After WW1, a new leader emerged from an unexpected source to give GKN fresh direction. H. Seymour Berry (later Lord Buckland) had built up a profitable coal-mining business with his business partner David Llewellyn. In 1919, they bought a controlling interest in the steel-making group John Lysaght Ltd and then acquired Joseph Sankey & Sons, which was established as a supplier of wheels, chassis frames and bodies to Britain’s new motor industry.
Three months later, they proposed a merger to the GKN board. Lysaght was merged into the larger GKN, but Berry and Llewellyn became the group’s driving forces.
This new GKN contained most of the elements that would sustain it through the Great Depression and propel it through the next half-century: heavy steel-making; steel-processing; fasteners and other steel products; and motor components. But it did suffer one historic casualty: in 1936, the Dowlais works closed, bringing an end to 170 years of iron and steel-making.
When war broke out in 1939, GKN again made a full contribution. The Hadley Works produced Spitfires, Lysaghts assembled a specialised tank for the D-Day landings and the company produced steel, forgings and fasteners for tanks and aircraft, as well as millions of steel helmets.
Around the turn of the 20th century, a new industry appeared that was to transform the way people lived. The automobile industry spluttered into life in numerous countries, inspired by some now famous names: Benz, Peugeot, Citroën, Oldsmobile... But one car came to symbolise the dawn of the motor age – the Model T Ford. Between 1908 and 1927, Ford made more than 15 million Model Ts. Most were black, a result of the strict assembly line production process that saw each car made in just 93 minutes. The Model T was so successful that Ford did not need to advertise between 1917 and 1923.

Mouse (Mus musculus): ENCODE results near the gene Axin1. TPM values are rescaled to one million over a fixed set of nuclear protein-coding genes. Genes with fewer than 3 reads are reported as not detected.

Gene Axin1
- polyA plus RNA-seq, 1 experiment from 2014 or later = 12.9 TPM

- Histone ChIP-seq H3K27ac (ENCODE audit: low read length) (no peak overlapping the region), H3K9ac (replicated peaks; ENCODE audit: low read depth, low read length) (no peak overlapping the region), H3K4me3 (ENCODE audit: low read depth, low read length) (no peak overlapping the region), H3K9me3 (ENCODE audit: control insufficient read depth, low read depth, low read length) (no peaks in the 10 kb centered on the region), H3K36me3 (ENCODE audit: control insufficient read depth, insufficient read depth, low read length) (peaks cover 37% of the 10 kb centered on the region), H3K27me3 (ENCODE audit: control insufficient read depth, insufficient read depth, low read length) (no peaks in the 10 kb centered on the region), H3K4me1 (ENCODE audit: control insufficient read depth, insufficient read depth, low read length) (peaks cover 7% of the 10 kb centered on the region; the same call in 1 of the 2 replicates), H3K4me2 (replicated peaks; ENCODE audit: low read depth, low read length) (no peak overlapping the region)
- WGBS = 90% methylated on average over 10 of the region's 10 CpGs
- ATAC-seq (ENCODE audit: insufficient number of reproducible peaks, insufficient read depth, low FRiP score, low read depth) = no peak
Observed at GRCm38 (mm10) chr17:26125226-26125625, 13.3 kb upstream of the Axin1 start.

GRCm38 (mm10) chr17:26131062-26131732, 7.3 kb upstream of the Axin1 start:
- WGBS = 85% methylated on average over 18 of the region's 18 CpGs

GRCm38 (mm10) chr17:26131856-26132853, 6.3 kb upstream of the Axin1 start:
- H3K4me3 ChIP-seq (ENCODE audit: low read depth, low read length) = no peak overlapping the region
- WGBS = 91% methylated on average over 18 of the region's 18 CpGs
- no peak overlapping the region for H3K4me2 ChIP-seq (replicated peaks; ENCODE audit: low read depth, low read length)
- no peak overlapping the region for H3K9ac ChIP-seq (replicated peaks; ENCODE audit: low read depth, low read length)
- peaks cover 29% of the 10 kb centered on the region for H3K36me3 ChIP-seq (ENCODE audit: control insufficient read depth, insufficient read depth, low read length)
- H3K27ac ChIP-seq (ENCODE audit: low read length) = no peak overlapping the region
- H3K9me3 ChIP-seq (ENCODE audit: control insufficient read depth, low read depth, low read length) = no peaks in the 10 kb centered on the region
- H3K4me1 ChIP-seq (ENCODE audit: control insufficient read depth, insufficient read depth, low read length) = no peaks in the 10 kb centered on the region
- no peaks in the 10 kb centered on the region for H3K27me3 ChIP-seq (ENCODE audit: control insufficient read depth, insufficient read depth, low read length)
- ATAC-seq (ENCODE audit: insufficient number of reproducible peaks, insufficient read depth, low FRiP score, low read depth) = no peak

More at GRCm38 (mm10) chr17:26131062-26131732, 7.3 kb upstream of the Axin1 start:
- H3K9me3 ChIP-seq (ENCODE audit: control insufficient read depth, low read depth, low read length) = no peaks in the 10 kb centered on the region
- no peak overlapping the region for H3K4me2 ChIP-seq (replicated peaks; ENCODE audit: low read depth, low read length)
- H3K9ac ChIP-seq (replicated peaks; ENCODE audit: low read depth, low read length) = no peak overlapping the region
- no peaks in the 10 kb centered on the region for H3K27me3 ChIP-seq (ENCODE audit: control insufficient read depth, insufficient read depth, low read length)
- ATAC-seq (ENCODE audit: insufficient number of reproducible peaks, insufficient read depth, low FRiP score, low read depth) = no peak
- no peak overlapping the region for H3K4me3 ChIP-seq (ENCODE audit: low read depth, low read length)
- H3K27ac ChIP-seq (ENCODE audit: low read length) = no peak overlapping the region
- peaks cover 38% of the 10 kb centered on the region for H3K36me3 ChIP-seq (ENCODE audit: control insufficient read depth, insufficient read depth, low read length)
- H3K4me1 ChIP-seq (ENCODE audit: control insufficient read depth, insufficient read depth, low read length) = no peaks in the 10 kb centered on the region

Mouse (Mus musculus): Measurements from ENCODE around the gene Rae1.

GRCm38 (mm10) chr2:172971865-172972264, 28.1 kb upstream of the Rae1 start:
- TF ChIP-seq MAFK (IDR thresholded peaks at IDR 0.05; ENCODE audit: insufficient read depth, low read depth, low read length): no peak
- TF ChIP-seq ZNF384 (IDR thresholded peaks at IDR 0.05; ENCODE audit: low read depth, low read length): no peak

Nationalisation and diversification
GKN emerged from the war as Britain’s biggest steel producer. However, it was soon embroiled in a battle against the Labour government’s determination to nationalise the steel industry – and so began a move into new areas of engineering and technology.
Labour first nationalised the steel industry in 1951 – paying GKN compensation of £18.7m for its assets. Four years later, the group bought them back for just under £12m from the Conservative government. But in 1964, Harold Wilson’s Labour government was elected with a mandate to renationalise steel. When completed in 1967, this left GKN with some steel interests, but led the company into a gradual withdrawal from its traditional industry over the following 20 years.
GKN explored new business avenues. It expanded its involvement across the newly independent countries of the British Commonwealth and became involved in a host of steel-related businesses, including vehicle components such as crankshafts and propeller shafts. Building on wartime experience, the company began production of the famous Warrior tank for the British Army.
GKN also expanded in the industrial services sector. In 1974, the group and the Australian company Brambles formed the GKN Chep pallet pool in the UK. Four years later, the venture expanded into mainland Europe and the group’s most successful industrial services business was on the road to international growth.
GKN’s diversification was a process that by the 1980s had led to involvement in a huge variety of industrial services ranging from plumbing and roofing to locks and window latches.